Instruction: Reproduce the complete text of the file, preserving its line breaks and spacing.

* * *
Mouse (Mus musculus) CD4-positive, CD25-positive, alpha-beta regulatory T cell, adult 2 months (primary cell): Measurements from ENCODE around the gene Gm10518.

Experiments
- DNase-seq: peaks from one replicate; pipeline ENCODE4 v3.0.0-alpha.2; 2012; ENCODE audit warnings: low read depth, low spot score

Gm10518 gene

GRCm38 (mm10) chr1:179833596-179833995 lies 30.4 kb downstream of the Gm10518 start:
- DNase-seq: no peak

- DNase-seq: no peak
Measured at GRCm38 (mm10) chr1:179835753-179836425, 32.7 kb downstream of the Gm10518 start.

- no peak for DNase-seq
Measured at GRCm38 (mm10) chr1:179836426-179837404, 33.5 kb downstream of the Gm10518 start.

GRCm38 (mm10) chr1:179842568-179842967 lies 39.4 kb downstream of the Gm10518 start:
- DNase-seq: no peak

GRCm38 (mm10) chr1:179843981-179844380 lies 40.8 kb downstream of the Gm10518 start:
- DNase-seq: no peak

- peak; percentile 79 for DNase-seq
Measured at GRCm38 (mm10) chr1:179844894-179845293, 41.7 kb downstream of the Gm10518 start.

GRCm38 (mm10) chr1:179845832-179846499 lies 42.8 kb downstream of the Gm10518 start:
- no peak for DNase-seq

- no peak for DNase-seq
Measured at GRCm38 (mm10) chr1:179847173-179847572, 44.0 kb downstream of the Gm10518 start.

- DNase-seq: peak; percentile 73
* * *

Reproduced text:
Mouse (Mus musculus) CD4-positive, CD25-positive, alpha-beta regulatory T cell, adult 2 months (primary cell): Measurements from ENCODE around the gene Gm10518.

Experiments
- DNase-seq: peaks from one replicate; pipeline ENCODE4 v3.0.0-alpha.2; 2012; ENCODE audit warnings: low read depth, low spot score

Gm10518 gene

GRCm38 (mm10) chr1:179833596-179833995 lies 30.4 kb downstream of the Gm10518 start:
- DNase-seq: no peak

- DNase-seq: no peak
Measured at GRCm38 (mm10) chr1:179835753-179836425, 32.7 kb downstream of the Gm10518 start.

- no peak for DNase-seq
Measured at GRCm38 (mm10) chr1:179836426-179837404, 33.5 kb downstream of the Gm10518 start.

GRCm38 (mm10) chr1:179842568-179842967 lies 39.4 kb downstream of the Gm10518 start:
- DNase-seq: no peak

GRCm38 (mm10) chr1:179843981-179844380 lies 40.8 kb downstream of the Gm10518 start:
- DNase-seq: no peak

- peak; percentile 79 for DNase-seq
Measured at GRCm38 (mm10) chr1:179844894-179845293, 41.7 kb downstream of the Gm10518 start.

GRCm38 (mm10) chr1:179845832-179846499 lies 42.8 kb downstream of the Gm10518 start:
- no peak for DNase-seq

- no peak for DNase-seq
Measured at GRCm38 (mm10) chr1:179847173-179847572, 44.0 kb downstream of the Gm10518 start.

- DNase-seq: peak; percentile 73